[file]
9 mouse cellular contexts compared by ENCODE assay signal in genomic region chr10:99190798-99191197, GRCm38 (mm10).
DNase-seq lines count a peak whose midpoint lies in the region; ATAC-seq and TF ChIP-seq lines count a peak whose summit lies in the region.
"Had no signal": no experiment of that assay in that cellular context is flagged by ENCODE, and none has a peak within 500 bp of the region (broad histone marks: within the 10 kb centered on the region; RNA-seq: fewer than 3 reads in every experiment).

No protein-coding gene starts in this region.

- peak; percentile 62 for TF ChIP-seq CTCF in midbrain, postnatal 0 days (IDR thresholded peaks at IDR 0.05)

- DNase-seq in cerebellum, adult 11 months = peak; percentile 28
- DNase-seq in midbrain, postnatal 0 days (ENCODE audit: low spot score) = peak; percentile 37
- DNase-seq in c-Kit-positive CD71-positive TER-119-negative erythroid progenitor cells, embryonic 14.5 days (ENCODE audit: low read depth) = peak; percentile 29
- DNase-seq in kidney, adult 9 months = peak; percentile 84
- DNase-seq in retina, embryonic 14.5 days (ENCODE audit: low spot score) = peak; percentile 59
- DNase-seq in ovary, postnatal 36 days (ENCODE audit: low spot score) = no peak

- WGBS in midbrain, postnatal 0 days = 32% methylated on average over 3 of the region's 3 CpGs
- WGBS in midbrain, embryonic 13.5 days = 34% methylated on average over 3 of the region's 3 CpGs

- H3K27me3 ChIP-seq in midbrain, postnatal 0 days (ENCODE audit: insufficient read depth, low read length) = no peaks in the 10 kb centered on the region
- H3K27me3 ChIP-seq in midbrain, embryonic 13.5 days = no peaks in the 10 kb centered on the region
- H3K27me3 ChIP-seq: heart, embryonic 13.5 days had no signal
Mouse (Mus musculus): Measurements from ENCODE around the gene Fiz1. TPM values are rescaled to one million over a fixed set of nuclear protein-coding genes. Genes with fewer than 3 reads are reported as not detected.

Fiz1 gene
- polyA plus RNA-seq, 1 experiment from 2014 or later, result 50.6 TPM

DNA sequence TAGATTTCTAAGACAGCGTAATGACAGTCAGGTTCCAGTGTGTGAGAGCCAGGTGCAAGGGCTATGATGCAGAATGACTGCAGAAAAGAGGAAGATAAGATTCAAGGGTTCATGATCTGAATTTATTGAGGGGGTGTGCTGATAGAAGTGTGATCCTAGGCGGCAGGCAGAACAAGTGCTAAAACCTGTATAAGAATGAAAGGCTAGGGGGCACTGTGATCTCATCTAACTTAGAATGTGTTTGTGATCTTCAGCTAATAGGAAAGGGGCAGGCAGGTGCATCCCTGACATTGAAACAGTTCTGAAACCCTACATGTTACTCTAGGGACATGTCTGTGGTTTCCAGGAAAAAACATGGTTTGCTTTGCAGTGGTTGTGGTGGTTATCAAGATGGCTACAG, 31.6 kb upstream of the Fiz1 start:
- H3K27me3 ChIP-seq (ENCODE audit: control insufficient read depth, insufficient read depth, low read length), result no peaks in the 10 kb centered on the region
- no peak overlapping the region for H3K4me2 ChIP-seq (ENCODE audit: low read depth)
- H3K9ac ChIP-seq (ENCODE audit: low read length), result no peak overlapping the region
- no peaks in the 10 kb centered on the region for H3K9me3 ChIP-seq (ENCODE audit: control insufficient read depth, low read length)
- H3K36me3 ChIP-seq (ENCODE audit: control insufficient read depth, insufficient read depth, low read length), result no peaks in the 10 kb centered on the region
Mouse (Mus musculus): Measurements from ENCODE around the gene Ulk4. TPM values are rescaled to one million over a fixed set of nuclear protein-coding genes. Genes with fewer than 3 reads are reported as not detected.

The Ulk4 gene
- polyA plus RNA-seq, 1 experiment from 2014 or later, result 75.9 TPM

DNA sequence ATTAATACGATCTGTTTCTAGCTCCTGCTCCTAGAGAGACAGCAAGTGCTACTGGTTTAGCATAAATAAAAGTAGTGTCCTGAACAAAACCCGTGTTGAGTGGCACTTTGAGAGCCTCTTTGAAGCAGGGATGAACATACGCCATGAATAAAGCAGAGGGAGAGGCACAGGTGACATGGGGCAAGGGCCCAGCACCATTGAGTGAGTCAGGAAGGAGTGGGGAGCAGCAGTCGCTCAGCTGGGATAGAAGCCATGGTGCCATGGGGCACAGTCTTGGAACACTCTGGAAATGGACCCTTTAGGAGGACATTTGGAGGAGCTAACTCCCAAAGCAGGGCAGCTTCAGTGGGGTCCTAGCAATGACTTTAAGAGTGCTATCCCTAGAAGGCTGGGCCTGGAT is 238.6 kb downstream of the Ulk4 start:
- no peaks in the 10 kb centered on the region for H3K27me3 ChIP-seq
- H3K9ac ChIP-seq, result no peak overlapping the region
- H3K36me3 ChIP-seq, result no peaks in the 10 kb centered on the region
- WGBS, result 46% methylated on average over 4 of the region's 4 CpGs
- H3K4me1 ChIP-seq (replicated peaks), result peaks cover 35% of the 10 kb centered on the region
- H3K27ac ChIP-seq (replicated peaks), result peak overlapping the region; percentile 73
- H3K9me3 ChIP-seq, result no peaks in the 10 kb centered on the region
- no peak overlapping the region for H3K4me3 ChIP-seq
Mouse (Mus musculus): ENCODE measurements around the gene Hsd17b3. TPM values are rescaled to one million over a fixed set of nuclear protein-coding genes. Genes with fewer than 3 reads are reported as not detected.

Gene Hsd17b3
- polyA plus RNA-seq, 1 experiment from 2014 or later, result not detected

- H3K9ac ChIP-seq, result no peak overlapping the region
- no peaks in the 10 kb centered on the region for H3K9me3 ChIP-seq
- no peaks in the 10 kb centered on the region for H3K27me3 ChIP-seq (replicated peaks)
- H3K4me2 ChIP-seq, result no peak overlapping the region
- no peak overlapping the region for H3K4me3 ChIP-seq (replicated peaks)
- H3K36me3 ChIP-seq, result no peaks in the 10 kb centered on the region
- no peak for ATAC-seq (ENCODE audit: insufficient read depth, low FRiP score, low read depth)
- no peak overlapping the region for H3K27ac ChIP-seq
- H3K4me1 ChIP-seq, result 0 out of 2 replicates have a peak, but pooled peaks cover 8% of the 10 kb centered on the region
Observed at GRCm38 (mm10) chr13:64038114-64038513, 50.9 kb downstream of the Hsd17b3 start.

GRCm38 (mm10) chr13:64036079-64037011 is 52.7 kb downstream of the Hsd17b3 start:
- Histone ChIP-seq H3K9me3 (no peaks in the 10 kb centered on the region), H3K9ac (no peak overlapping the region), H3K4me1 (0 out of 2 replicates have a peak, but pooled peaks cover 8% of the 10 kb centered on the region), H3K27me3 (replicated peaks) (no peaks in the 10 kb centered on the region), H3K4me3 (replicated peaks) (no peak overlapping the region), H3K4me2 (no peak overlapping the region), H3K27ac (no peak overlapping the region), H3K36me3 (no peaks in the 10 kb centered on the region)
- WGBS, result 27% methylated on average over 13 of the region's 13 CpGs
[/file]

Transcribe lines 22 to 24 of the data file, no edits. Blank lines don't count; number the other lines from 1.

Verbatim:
- no peak overlapping the region for H3K4me2 ChIP-seq (ENCODE audit: low read depth)
- H3K9ac ChIP-seq (ENCODE audit: low read length), result no peak overlapping the region
- no peaks in the 10 kb centered on the region for H3K9me3 ChIP-seq (ENCODE audit: control insufficient read depth, low read length)